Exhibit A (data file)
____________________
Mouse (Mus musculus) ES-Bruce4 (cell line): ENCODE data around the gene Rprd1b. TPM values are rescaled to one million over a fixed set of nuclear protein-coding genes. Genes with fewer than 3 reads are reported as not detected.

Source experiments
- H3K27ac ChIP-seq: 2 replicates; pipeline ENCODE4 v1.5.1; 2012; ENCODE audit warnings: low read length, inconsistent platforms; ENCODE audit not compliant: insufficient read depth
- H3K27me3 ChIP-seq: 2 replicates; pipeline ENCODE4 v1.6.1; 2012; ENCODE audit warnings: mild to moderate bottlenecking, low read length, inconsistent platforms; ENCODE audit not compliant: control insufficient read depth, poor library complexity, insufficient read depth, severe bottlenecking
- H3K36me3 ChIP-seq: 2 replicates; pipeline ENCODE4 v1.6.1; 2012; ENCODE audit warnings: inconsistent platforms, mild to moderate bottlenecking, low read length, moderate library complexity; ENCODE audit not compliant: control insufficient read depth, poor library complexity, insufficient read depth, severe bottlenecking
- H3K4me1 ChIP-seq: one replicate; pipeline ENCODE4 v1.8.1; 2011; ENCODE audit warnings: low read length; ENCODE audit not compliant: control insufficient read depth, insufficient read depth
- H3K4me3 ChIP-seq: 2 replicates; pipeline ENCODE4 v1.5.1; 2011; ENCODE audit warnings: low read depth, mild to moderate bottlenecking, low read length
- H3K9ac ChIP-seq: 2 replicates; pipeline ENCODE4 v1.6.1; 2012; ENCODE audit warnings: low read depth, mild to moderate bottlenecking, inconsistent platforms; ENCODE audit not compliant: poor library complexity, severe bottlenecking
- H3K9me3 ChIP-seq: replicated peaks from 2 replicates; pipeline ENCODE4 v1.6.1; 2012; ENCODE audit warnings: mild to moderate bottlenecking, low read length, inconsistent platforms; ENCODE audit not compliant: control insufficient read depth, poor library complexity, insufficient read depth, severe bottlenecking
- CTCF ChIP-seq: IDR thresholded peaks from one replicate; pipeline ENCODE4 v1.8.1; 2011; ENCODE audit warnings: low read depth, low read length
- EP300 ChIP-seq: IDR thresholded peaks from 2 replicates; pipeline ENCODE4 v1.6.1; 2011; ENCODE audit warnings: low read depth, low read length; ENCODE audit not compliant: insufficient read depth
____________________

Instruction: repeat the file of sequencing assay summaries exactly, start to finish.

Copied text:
Mouse (Mus musculus) ES-Bruce4 (cell line): ENCODE data around the gene Rprd1b. TPM values are rescaled to one million over a fixed set of nuclear protein-coding genes. Genes with fewer than 3 reads are reported as not detected.

Source experiments
- H3K27ac ChIP-seq: 2 replicates; pipeline ENCODE4 v1.5.1; 2012; ENCODE audit warnings: low read length, inconsistent platforms; ENCODE audit not compliant: insufficient read depth
- H3K27me3 ChIP-seq: 2 replicates; pipeline ENCODE4 v1.6.1; 2012; ENCODE audit warnings: mild to moderate bottlenecking, low read length, inconsistent platforms; ENCODE audit not compliant: control insufficient read depth, poor library complexity, insufficient read depth, severe bottlenecking
- H3K36me3 ChIP-seq: 2 replicates; pipeline ENCODE4 v1.6.1; 2012; ENCODE audit warnings: inconsistent platforms, mild to moderate bottlenecking, low read length, moderate library complexity; ENCODE audit not compliant: control insufficient read depth, poor library complexity, insufficient read depth, severe bottlenecking
- H3K4me1 ChIP-seq: one replicate; pipeline ENCODE4 v1.8.1; 2011; ENCODE audit warnings: low read length; ENCODE audit not compliant: control insufficient read depth, insufficient read depth
- H3K4me3 ChIP-seq: 2 replicates; pipeline ENCODE4 v1.5.1; 2011; ENCODE audit warnings: low read depth, mild to moderate bottlenecking, low read length
- H3K9ac ChIP-seq: 2 replicates; pipeline ENCODE4 v1.6.1; 2012; ENCODE audit warnings: low read depth, mild to moderate bottlenecking, inconsistent platforms; ENCODE audit not compliant: poor library complexity, severe bottlenecking
- H3K9me3 ChIP-seq: replicated peaks from 2 replicates; pipeline ENCODE4 v1.6.1; 2012; ENCODE audit warnings: mild to moderate bottlenecking, low read length, inconsistent platforms; ENCODE audit not compliant: control insufficient read depth, poor library complexity, insufficient read depth, severe bottlenecking
- CTCF ChIP-seq: IDR thresholded peaks from one replicate; pipeline ENCODE4 v1.8.1; 2011; ENCODE audit warnings: low read depth, low read length
- EP300 ChIP-seq: IDR thresholded peaks from 2 replicates; pipeline ENCODE4 v1.6.1; 2011; ENCODE audit warnings: low read depth, low read length; ENCODE audit not compliant: insufficient read depth